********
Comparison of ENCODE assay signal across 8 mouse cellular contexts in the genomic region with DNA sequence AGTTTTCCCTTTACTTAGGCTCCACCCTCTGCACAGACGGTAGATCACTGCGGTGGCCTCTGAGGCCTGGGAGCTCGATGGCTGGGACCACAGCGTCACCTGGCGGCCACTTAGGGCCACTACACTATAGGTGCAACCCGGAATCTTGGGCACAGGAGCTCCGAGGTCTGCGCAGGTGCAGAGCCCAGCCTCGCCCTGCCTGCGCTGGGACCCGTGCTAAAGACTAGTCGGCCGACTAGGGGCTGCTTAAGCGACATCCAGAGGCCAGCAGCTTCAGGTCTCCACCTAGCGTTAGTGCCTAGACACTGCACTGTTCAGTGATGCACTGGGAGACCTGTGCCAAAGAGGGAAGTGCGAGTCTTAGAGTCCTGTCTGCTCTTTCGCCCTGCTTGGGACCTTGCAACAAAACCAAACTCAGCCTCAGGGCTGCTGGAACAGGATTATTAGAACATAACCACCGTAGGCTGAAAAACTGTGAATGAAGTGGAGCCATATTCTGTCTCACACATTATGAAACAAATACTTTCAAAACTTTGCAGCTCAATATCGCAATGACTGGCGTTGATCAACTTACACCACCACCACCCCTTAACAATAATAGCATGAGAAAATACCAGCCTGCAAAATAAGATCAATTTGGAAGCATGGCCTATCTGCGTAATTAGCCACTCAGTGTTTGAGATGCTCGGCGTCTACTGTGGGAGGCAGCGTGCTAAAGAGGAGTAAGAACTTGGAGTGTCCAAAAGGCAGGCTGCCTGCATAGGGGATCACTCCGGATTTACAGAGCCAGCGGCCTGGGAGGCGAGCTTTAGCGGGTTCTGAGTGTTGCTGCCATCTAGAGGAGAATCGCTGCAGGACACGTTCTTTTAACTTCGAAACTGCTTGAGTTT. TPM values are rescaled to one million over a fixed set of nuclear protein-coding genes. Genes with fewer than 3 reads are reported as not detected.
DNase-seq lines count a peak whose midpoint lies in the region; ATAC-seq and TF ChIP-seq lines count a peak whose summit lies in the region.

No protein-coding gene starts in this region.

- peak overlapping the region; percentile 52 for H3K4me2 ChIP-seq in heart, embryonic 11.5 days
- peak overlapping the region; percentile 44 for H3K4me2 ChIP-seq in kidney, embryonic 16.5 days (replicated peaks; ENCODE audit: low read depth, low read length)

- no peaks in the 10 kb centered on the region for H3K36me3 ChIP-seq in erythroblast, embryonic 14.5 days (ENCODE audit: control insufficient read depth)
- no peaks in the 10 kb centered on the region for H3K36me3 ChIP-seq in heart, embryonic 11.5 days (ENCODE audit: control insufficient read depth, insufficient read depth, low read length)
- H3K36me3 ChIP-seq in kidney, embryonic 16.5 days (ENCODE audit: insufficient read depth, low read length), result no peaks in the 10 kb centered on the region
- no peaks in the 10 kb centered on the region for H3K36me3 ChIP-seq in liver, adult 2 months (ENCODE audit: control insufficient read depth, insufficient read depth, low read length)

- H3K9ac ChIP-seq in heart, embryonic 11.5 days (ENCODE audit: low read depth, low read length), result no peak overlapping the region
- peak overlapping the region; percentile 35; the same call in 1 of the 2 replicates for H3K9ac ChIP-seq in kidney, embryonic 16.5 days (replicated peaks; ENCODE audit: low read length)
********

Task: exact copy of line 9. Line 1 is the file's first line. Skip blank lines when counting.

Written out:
- no peaks in the 10 kb centered on the region for H3K36me3 ChIP-seq in liver, adult 2 months (ENCODE audit: control insufficient read depth, insufficient read depth, low read length)